Please use this identifier to cite or link to this item: https://ktisis.cut.ac.cy/handle/10488/10978
Title: Genomic sequencing of Japanese plum (Prunus salicina Lindl.) mutants provides a new model for rosaceae fruit ripening studies
Authors: Marti, Angel Fernandez Ι. 
Saski, Christopher A. 
Manganaris, George A. 
Gasic, Ksenija 
Crisosto, Carlos H. 
Keywords: Climacteric;Copy number variation;Molecular evolution;Non-climacteric;PE Illumina libraries;Ripening;SNPs/INDELS;Suppressed-climacteric
Category: Agricultural Biotechnology
Field: Agricultural Sciences
Issue Date: 19-Jan-2018
Publisher: Frontiers Media S.A.
Source: Frontiers in Plant Science, 2018, vol. 9
DOI: https://doi.org/10.3389/fpls.2018.00021
Journal: Frontiers in Plant Science 
Abstract: It has recently been described that the Japanese plum “Santa Rosa” bud sport series contains variations in ripening pattern: climacteric, suppressed-climacteric and non-climacteric types. This provides an interesting model to study the role of ethylene and other key mechanisms governing fruit ripening, softening and senescence. The aim of the current study was to investigate such differences at the genomic level, using this series of plum bud sports, with special reference to genes involved in ethylene biosynthesis, signal transduction, and sugar metabolism. Genomic DNA, isolated from leaf samples of six Japanese plumcultivars (“Santa Rosa”, “July Santa Rosa”, “Late Santa Rosa”, “Sweet Miriam”, “Roysum”, and “Casselman”), was used to construct paired-end standard Illumina libraries. Sequences were aligned to the Prunus persica genome, and genomic variations (SNPs, INDELS, andCNV’s) were investigated. Results determined12 potential candidate genes with significant copy number variation (CNV), being associated with ethylene perception andsignal transduction components. Additionally, the Maximum Likelihood (ML) phylogenetic tree showed two sorbitol dehydrogenase genes grouping into a distinct clade, indicating that this natural group is well-defined and presents high sequence identity among its members. In contrast, the ethylene group, which includes ACO1, ACS1, ACS4, ACS5, CTR1, ERF1, ERF3, and ethylene-receptor genes, was widely distributed and clustered into 10 different groups. Thus, ACS, ERF, and sorbitol dehydrogenase proteins potentially share a common ancestor for different plant genomes, while the expansion rate may be related to ancestral expansion rather than species-specific events. Based on the distribution of the clades, we suggest that gene function diversification for the ripening pathway occurred prior to family extension. We herein report all the frameshift mutations in genes involved in sugar transport and ethylene biosynthesis detected as well as the gene CNV implicated in ripening differences.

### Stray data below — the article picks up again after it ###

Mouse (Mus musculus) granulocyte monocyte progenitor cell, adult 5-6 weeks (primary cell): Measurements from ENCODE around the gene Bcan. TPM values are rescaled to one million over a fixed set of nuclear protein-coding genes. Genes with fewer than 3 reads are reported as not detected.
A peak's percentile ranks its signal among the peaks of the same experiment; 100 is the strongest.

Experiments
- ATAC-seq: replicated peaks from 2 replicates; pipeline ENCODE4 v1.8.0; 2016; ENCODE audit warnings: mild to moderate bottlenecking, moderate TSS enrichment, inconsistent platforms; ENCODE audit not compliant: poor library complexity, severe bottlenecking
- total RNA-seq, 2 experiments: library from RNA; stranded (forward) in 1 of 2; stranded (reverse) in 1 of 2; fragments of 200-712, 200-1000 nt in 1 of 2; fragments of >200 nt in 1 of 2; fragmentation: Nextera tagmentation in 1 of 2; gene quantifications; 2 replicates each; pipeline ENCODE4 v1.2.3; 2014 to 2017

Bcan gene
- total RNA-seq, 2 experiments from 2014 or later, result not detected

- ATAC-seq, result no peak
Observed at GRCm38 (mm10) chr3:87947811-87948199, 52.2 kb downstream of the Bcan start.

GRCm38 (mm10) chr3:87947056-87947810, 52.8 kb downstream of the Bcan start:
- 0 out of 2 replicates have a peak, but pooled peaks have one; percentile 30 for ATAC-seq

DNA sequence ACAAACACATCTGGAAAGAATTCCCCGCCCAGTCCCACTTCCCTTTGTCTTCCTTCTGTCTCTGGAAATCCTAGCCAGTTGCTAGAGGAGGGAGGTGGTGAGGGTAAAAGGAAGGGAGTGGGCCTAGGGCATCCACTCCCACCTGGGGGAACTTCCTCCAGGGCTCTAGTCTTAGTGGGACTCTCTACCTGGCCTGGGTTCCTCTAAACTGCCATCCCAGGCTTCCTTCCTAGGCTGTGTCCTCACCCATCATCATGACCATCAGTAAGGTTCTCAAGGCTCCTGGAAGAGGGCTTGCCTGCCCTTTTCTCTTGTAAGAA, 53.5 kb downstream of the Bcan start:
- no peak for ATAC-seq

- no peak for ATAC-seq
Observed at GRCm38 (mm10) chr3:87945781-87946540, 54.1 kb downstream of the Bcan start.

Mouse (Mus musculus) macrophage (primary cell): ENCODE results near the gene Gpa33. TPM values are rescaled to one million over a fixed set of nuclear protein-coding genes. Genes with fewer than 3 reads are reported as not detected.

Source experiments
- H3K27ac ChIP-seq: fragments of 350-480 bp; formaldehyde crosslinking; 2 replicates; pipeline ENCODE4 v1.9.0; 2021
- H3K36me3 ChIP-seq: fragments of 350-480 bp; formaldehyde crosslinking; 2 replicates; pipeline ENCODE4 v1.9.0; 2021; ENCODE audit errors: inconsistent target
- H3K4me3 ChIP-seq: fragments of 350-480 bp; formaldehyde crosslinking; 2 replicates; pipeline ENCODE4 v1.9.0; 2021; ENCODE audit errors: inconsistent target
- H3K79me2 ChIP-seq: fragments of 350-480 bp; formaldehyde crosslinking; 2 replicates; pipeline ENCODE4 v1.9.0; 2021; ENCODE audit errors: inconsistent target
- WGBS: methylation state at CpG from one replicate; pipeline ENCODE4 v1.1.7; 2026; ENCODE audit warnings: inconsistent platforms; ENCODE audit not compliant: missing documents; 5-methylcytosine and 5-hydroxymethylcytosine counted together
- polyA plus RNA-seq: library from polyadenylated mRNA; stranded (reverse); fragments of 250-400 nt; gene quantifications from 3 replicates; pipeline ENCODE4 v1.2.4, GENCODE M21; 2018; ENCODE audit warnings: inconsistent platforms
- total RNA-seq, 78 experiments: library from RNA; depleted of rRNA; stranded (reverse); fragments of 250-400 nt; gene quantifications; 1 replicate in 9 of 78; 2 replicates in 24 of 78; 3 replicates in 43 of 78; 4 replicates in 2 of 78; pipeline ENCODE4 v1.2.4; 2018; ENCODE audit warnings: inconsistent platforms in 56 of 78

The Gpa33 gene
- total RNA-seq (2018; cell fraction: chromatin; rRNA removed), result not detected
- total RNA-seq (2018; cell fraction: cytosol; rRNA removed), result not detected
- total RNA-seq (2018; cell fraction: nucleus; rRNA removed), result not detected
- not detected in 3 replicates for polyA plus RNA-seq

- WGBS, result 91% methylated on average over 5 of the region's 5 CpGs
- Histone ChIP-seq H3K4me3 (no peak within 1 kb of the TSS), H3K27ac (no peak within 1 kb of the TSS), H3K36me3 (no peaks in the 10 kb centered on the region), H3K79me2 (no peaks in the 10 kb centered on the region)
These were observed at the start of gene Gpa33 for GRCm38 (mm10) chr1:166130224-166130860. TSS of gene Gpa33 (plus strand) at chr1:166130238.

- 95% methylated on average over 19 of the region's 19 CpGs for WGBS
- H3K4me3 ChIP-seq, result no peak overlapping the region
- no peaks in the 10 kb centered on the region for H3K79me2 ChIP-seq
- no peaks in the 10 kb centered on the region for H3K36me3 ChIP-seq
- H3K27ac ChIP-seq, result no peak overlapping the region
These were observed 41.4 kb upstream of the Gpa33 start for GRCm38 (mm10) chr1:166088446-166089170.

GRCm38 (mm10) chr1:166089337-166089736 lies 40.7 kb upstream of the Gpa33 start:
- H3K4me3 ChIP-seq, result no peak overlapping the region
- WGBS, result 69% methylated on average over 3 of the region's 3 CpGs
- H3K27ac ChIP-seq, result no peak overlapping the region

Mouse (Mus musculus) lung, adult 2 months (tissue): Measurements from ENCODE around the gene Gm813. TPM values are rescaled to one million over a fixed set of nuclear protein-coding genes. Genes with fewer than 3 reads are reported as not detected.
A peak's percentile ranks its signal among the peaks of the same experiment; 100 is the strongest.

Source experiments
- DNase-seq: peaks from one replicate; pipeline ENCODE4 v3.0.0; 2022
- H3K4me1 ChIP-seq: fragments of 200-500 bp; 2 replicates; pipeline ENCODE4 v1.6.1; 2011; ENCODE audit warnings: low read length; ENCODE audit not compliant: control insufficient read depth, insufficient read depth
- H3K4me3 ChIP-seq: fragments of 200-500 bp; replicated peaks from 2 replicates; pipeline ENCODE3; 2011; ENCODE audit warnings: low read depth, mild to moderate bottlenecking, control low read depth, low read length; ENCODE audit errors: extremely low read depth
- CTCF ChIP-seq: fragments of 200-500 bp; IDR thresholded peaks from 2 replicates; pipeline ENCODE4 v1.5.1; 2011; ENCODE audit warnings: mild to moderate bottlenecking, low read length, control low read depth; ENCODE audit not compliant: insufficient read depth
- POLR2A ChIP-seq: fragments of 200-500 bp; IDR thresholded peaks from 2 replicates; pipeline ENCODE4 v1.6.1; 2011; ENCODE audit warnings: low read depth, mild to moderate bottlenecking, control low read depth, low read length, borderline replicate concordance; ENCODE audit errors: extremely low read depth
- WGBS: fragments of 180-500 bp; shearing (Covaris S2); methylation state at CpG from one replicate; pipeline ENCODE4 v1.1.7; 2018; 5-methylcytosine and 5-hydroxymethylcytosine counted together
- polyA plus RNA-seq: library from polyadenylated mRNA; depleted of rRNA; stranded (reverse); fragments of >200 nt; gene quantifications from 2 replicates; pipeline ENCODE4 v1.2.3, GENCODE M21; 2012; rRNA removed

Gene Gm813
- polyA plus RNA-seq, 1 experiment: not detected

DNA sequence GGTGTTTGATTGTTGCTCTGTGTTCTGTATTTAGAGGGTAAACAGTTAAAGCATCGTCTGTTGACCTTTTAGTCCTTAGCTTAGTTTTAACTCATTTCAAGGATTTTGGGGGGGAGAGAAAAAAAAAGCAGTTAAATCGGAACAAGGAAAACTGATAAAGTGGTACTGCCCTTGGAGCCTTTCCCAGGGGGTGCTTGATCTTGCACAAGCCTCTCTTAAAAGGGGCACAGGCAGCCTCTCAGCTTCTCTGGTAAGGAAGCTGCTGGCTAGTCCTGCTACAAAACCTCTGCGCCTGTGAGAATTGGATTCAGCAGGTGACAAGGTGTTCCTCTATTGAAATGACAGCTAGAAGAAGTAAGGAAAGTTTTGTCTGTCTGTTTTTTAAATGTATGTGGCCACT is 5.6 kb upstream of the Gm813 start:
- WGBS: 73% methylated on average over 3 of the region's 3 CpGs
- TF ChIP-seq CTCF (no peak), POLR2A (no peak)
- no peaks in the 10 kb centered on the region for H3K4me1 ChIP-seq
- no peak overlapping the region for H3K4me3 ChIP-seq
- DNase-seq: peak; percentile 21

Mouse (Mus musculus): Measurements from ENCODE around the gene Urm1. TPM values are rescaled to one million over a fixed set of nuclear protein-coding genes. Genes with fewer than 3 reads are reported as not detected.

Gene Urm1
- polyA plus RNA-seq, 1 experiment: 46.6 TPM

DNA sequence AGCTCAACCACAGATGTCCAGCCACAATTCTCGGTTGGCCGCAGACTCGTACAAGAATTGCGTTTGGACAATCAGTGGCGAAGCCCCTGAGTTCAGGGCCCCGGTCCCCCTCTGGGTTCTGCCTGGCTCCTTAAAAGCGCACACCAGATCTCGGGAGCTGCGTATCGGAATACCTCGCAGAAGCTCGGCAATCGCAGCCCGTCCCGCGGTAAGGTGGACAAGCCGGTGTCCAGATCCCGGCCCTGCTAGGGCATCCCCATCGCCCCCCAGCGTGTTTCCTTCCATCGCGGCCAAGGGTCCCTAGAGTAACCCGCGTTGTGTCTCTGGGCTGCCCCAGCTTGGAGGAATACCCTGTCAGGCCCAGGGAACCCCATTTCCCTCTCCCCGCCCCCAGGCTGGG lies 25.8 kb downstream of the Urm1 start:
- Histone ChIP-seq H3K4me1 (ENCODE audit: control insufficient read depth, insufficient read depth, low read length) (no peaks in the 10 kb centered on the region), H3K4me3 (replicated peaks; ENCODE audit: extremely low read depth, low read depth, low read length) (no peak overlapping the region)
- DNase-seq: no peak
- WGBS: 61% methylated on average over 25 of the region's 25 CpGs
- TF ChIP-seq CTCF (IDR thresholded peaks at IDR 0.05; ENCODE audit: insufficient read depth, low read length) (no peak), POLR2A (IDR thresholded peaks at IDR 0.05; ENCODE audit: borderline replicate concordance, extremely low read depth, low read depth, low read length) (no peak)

ISSN: 1664-462X
DOI: 10.3389/fpls.2018.00021
Collaboration : University of California
Biosystems Research Complex
Cyprus University of Technology
Clemson University
Rights: © Fernandez i Marti, Saski, Manganaris, Gasic and Crisosto
Type: Article
Appears in Collections:Άρθρα/Articles

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